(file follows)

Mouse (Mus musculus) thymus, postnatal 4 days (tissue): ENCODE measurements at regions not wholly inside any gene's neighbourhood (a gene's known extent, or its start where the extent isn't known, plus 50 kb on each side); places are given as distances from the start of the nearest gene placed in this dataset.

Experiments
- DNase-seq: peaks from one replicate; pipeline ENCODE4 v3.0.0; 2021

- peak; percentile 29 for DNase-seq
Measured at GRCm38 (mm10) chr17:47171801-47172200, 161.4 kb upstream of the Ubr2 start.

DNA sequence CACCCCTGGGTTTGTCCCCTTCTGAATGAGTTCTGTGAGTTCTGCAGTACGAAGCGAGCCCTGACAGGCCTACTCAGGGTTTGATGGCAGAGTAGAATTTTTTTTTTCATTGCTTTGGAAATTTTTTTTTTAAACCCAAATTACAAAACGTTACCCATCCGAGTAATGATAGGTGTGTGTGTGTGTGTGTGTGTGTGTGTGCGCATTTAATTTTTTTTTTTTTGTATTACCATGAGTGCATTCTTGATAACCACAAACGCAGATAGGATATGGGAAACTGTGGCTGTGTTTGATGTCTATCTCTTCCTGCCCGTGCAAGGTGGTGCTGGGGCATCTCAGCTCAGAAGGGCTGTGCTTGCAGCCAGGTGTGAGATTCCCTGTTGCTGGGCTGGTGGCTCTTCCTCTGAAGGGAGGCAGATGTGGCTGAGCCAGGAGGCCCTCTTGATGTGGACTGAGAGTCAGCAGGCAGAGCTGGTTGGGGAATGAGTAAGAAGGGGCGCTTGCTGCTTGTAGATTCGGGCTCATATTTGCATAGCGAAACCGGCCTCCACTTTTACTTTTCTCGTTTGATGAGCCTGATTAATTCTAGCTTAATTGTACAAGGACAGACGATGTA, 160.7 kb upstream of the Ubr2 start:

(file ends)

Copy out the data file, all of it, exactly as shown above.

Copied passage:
Mouse (Mus musculus) thymus, postnatal 4 days (tissue): ENCODE measurements at regions not wholly inside any gene's neighbourhood (a gene's known extent, or its start where the extent isn't known, plus 50 kb on each side); places are given as distances from the start of the nearest gene placed in this dataset.

Experiments
- DNase-seq: peaks from one replicate; pipeline ENCODE4 v3.0.0; 2021

- peak; percentile 29 for DNase-seq
Measured at GRCm38 (mm10) chr17:47171801-47172200, 161.4 kb upstream of the Ubr2 start.

DNA sequence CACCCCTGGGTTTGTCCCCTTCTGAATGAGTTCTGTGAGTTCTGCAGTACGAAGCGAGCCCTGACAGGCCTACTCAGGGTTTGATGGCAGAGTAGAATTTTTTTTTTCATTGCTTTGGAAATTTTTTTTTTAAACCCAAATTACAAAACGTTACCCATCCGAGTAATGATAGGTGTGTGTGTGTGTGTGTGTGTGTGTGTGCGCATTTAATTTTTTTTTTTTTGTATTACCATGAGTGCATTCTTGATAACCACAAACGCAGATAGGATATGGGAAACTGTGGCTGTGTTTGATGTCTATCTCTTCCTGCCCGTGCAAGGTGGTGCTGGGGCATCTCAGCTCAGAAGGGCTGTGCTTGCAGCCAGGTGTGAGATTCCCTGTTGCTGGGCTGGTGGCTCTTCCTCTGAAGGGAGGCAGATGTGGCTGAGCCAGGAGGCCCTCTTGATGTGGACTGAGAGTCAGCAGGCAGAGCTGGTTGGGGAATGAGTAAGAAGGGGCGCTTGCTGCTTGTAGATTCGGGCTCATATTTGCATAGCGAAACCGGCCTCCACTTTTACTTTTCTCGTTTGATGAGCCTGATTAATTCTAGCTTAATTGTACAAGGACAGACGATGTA, 160.7 kb upstream of the Ubr2 start: